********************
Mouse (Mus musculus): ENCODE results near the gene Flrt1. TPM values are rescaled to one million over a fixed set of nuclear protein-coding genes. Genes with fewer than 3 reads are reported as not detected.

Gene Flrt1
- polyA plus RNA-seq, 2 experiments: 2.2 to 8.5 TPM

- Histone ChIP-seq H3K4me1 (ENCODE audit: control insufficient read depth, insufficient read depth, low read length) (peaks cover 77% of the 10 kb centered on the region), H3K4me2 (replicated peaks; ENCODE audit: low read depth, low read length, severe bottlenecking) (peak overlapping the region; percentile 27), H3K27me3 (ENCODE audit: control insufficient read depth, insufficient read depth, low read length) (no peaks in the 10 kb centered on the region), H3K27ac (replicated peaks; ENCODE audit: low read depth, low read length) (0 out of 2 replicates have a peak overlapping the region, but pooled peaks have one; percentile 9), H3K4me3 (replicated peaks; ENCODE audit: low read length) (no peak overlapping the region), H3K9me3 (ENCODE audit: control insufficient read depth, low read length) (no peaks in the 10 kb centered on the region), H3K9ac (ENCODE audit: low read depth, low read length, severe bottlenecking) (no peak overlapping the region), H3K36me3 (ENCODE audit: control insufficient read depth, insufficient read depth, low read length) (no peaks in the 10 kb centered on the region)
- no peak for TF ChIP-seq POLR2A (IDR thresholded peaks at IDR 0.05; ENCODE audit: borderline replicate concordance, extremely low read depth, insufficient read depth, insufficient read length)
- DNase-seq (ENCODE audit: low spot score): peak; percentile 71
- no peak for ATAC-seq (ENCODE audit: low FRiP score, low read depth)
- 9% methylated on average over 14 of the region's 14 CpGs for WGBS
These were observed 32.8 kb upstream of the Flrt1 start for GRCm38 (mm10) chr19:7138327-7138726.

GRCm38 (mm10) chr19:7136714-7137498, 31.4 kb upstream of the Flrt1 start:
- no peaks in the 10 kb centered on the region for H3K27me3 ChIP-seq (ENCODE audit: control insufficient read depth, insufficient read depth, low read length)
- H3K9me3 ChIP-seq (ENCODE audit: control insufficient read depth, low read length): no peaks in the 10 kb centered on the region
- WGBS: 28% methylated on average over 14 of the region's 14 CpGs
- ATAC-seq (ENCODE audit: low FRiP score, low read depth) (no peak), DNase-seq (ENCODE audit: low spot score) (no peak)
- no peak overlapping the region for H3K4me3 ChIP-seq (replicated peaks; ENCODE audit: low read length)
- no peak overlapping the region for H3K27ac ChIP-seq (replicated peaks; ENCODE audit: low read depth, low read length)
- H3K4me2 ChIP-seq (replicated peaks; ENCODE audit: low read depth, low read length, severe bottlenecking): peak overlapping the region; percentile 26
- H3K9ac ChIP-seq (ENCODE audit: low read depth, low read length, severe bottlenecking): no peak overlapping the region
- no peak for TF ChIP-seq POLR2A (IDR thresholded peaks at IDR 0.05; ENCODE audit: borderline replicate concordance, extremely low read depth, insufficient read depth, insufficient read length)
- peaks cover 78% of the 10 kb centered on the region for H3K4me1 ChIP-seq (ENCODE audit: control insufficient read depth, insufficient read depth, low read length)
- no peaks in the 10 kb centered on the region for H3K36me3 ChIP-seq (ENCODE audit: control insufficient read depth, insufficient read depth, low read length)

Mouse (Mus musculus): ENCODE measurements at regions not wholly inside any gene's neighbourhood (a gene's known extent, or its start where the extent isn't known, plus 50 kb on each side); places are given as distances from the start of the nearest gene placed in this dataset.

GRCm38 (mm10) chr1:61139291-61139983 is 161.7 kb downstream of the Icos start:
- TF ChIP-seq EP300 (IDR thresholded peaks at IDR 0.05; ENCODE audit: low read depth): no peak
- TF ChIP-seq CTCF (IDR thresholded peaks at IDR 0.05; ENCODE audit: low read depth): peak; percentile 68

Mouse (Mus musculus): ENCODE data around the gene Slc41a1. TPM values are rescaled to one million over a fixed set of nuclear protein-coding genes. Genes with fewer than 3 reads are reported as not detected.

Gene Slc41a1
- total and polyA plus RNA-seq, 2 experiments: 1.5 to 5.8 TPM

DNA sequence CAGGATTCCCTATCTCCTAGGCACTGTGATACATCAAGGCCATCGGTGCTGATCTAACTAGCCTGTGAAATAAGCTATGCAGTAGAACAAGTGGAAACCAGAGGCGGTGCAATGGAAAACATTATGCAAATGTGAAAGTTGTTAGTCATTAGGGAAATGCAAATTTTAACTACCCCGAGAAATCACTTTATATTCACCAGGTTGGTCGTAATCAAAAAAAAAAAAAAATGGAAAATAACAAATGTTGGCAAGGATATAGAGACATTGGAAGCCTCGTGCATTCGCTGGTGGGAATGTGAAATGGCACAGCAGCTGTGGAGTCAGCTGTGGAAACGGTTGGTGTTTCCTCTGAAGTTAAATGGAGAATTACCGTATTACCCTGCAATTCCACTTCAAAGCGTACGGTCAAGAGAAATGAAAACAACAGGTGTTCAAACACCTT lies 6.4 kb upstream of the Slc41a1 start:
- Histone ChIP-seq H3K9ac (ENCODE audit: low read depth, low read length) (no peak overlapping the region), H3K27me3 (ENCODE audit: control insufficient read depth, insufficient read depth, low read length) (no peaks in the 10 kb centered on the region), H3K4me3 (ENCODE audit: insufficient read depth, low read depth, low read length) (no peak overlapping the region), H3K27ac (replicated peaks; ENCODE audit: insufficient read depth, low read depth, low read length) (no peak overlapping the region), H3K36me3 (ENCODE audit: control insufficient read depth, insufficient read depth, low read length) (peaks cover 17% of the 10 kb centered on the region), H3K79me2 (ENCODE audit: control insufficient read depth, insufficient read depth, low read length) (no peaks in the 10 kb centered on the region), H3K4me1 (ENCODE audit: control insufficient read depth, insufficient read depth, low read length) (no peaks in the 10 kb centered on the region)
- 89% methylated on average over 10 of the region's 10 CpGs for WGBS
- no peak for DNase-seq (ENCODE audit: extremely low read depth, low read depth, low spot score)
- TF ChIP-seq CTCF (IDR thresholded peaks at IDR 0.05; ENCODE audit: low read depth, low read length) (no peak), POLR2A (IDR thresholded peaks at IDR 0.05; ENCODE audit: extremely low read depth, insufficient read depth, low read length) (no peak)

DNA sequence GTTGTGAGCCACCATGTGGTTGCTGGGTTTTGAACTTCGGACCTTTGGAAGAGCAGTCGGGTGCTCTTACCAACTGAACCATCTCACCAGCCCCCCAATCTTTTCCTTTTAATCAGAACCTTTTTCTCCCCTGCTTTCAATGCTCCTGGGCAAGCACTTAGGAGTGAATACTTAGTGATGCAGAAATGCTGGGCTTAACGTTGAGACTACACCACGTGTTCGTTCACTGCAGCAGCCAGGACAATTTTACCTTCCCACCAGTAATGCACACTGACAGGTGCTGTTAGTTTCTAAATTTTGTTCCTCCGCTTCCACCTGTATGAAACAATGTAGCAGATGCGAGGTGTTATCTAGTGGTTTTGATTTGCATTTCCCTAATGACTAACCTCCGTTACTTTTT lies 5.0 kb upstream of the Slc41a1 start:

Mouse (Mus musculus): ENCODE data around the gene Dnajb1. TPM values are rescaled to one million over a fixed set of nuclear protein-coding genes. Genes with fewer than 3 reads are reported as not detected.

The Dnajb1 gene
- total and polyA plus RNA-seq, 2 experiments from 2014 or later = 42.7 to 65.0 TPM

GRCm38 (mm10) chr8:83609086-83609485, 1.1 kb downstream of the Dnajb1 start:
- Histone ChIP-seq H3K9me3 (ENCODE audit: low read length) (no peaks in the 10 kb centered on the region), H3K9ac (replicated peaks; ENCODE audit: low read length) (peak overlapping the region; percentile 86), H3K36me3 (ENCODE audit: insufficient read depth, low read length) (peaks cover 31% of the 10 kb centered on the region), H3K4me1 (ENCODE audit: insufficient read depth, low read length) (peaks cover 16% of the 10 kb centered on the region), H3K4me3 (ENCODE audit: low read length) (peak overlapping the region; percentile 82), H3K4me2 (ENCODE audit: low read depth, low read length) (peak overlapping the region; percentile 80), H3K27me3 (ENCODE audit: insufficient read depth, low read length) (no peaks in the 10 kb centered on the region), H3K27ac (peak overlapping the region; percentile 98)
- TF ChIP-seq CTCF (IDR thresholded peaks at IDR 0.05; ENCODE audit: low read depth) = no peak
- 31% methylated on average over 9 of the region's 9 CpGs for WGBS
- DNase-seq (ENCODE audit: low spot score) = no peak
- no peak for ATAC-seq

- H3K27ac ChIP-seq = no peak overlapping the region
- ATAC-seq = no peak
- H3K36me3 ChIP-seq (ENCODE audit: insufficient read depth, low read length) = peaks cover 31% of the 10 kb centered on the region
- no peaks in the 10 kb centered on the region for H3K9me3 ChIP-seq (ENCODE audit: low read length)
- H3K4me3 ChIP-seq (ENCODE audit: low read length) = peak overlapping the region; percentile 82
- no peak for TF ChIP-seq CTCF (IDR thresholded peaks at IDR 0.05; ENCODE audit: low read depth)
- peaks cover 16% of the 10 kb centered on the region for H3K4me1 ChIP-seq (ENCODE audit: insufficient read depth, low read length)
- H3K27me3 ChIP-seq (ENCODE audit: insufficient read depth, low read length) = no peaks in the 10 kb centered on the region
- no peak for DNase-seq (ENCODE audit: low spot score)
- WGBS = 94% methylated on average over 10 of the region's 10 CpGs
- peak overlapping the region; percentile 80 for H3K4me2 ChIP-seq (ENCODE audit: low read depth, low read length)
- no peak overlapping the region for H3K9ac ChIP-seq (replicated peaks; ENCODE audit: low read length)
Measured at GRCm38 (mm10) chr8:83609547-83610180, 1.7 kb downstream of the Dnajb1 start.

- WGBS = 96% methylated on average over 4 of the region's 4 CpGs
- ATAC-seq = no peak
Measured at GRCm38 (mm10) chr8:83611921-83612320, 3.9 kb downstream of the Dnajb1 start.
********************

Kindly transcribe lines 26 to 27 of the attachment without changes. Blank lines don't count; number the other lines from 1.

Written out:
Mouse (Mus musculus): ENCODE data around the gene Slc41a1. TPM values are rescaled to one million over a fixed set of nuclear protein-coding genes. Genes with fewer than 3 reads are reported as not detected.

Gene Slc41a1